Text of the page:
The Common Weal

I’m contributing next week to a symposium organised by the Reid Foundation, considering the idea of the Common Weal.  I drafted last year a short statement of principles, which they’ve now posted  on line here.  The principles I’ve referred to are these:

  • Society: We live together in society
  • The common good:  The welfare of every person depends on the welfare of each of us.
  • Solidarity:  We have obligations to each other.
  • Stewardship:  We have a duty to future generations.
  • Rights:  A society has to protect the rights of every person in it. 
  • Equality:  Everyone needs access to the conditions of civilisation.
  • A common enterprise:  To build more we must share more. 

A statement of this sort has to be provisional; the way I’ve put things is not necessarily how others will see them.  I’m hopeful, though, that this will contribute to the development of the idea of Common Weal, and through that the the statements of values currently being considered by the Scottish Government.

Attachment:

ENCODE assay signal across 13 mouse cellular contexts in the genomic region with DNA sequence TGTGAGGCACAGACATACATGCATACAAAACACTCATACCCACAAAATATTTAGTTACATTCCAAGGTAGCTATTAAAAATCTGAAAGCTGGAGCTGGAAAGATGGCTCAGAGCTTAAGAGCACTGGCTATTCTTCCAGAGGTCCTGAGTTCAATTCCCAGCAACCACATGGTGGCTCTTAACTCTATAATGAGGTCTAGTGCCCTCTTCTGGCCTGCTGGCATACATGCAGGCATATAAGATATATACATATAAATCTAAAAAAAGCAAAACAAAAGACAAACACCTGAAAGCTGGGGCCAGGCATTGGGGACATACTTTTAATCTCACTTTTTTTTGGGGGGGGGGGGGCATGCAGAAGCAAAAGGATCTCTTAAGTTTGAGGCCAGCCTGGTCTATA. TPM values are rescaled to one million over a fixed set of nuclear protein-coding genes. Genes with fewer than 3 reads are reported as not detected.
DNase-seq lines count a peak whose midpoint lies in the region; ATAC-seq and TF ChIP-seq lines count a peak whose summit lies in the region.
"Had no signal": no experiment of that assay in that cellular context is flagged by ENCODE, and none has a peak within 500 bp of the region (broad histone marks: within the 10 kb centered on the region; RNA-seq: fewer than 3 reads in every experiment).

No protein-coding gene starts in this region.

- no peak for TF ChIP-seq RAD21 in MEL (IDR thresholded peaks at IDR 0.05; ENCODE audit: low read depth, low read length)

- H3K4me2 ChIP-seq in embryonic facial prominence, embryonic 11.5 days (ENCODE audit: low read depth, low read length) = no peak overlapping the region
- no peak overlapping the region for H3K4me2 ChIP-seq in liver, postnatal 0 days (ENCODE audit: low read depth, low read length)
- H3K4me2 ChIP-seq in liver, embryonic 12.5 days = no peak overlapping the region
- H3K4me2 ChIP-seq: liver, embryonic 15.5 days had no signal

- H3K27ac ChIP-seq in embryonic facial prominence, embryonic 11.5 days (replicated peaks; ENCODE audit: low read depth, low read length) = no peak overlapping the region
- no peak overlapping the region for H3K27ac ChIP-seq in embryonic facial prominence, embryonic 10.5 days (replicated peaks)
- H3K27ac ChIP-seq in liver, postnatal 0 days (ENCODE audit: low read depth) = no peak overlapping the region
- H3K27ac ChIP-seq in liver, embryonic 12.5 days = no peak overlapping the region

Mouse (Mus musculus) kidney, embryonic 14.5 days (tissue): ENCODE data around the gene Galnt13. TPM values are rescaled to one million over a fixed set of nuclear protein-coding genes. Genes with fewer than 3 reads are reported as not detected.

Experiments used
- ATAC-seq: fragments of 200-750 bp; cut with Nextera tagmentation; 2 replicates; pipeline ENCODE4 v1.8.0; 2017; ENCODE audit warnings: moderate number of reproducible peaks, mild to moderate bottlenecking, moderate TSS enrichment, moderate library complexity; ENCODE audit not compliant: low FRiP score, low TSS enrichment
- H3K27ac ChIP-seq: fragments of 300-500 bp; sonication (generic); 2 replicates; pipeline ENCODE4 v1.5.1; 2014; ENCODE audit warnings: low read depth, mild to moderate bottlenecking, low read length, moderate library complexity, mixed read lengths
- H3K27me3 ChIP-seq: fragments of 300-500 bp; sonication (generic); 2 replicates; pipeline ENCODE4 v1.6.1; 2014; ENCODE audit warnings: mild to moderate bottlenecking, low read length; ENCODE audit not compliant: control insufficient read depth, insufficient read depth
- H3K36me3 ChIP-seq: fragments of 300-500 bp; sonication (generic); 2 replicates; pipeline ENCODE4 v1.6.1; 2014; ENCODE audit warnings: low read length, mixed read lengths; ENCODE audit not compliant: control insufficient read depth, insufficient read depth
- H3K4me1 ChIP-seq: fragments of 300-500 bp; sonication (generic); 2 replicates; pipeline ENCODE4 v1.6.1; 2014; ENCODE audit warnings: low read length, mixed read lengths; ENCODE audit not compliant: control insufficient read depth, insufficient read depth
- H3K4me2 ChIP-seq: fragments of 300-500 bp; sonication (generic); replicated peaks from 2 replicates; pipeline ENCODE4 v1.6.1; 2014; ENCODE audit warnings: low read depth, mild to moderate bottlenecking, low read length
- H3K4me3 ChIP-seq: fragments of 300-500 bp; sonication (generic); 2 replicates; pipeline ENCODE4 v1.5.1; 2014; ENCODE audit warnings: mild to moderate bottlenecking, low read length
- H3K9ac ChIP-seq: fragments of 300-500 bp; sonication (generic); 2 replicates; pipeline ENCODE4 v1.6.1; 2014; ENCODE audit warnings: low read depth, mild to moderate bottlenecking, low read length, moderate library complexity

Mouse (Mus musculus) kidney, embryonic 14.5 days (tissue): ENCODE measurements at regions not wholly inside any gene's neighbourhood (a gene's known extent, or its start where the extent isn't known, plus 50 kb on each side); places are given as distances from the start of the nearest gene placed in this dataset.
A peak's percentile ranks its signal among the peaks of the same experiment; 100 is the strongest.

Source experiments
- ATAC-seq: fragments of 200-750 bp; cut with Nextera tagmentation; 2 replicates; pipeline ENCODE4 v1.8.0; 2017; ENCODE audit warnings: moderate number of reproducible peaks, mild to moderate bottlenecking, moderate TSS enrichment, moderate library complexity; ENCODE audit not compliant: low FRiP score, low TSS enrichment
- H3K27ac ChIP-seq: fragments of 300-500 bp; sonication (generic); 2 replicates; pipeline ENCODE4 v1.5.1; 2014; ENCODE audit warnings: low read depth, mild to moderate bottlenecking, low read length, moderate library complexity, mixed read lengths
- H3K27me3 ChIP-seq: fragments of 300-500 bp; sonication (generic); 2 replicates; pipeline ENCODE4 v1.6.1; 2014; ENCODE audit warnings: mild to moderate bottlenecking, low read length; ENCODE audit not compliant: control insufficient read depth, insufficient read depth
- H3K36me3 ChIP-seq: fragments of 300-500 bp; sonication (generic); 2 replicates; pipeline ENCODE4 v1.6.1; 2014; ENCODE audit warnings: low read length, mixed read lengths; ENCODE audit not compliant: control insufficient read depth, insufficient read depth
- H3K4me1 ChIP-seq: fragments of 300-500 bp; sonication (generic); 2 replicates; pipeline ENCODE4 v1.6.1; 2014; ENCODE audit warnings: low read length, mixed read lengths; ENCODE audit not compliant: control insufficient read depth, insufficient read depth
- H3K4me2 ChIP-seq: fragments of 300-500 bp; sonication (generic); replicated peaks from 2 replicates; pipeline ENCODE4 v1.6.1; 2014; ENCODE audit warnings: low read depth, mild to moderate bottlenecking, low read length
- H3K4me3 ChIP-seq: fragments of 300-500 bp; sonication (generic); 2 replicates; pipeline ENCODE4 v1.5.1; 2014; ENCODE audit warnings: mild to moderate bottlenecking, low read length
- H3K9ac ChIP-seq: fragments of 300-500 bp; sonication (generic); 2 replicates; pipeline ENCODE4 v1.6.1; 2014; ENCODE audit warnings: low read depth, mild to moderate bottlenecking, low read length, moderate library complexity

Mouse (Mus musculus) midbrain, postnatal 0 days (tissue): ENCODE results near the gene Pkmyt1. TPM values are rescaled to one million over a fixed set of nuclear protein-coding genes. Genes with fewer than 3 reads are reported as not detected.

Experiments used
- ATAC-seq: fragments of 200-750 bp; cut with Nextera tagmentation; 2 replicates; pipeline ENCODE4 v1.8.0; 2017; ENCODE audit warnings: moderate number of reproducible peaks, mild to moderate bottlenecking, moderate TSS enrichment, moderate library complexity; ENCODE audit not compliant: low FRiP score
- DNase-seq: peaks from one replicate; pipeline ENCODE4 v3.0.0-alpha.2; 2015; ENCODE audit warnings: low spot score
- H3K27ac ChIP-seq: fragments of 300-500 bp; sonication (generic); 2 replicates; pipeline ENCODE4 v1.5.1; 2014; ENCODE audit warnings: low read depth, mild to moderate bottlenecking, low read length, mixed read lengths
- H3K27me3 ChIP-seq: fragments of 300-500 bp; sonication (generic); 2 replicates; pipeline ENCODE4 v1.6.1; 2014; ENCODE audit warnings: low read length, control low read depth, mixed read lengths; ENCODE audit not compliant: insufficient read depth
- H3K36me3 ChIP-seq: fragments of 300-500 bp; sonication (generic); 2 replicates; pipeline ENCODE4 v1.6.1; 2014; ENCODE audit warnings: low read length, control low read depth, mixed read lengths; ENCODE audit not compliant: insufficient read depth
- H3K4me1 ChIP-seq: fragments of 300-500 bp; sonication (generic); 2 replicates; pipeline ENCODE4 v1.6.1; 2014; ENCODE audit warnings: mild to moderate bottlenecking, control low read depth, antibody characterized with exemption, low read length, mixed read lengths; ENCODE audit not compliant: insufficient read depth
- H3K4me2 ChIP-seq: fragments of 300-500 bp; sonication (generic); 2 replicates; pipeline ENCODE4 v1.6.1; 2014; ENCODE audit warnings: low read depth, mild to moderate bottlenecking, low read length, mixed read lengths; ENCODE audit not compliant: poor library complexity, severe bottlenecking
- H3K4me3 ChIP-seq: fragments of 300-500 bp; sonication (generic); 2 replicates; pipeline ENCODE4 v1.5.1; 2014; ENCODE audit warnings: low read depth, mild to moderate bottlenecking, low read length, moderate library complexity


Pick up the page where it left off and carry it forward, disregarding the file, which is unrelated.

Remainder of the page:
Further note:  The draft statement I laid out is pilloried on a blogsite, complaining that the Common Weal “is an ideology of class compromise, idealist complacency and national-political consensus, pre-empting any possibility for a truly emancipatory and internationalist politics of class struggle, historical materialism and political revolution.”  The principles are attacked for being statist and corporatist (they’re supposed to be bottom-up)  and “fusing reactionaries …with  the technocratic paternalism of The Spirit Level”.  The blog derides the statement for “fundamental conservatism”, social democratic leanings, “hyperdefensive leftism”, “platitudinous liberalism”, national socialism, Christian morality, Enlightenment thought and being ideological.    Now there’s a trick: social democratic, liberal, fascist, reactionary and conservative all at the same time.

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